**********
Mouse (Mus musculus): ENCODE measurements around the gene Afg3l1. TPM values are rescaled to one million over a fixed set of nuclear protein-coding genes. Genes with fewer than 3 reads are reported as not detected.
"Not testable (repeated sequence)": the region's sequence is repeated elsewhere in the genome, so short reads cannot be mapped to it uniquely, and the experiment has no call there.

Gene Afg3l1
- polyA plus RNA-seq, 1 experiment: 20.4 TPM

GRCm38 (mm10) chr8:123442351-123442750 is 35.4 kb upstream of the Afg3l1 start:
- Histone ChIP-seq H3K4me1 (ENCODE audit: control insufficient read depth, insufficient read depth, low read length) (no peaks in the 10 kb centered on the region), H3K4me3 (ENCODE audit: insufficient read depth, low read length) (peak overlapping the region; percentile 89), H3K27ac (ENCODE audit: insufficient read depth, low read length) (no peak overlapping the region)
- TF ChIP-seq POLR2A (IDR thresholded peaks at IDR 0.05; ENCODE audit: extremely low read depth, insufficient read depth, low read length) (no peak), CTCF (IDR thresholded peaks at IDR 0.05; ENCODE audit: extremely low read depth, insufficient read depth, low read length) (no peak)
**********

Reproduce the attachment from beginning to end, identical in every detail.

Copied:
Mouse (Mus musculus): ENCODE measurements around the gene Afg3l1. TPM values are rescaled to one million over a fixed set of nuclear protein-coding genes. Genes with fewer than 3 reads are reported as not detected.
"Not testable (repeated sequence)": the region's sequence is repeated elsewhere in the genome, so short reads cannot be mapped to it uniquely, and the experiment has no call there.

Gene Afg3l1
- polyA plus RNA-seq, 1 experiment: 20.4 TPM

GRCm38 (mm10) chr8:123442351-123442750 is 35.4 kb upstream of the Afg3l1 start:
- Histone ChIP-seq H3K4me1 (ENCODE audit: control insufficient read depth, insufficient read depth, low read length) (no peaks in the 10 kb centered on the region), H3K4me3 (ENCODE audit: insufficient read depth, low read length) (peak overlapping the region; percentile 89), H3K27ac (ENCODE audit: insufficient read depth, low read length) (no peak overlapping the region)
- TF ChIP-seq POLR2A (IDR thresholded peaks at IDR 0.05; ENCODE audit: extremely low read depth, insufficient read depth, low read length) (no peak), CTCF (IDR thresholded peaks at IDR 0.05; ENCODE audit: extremely low read depth, insufficient read depth, low read length) (no peak)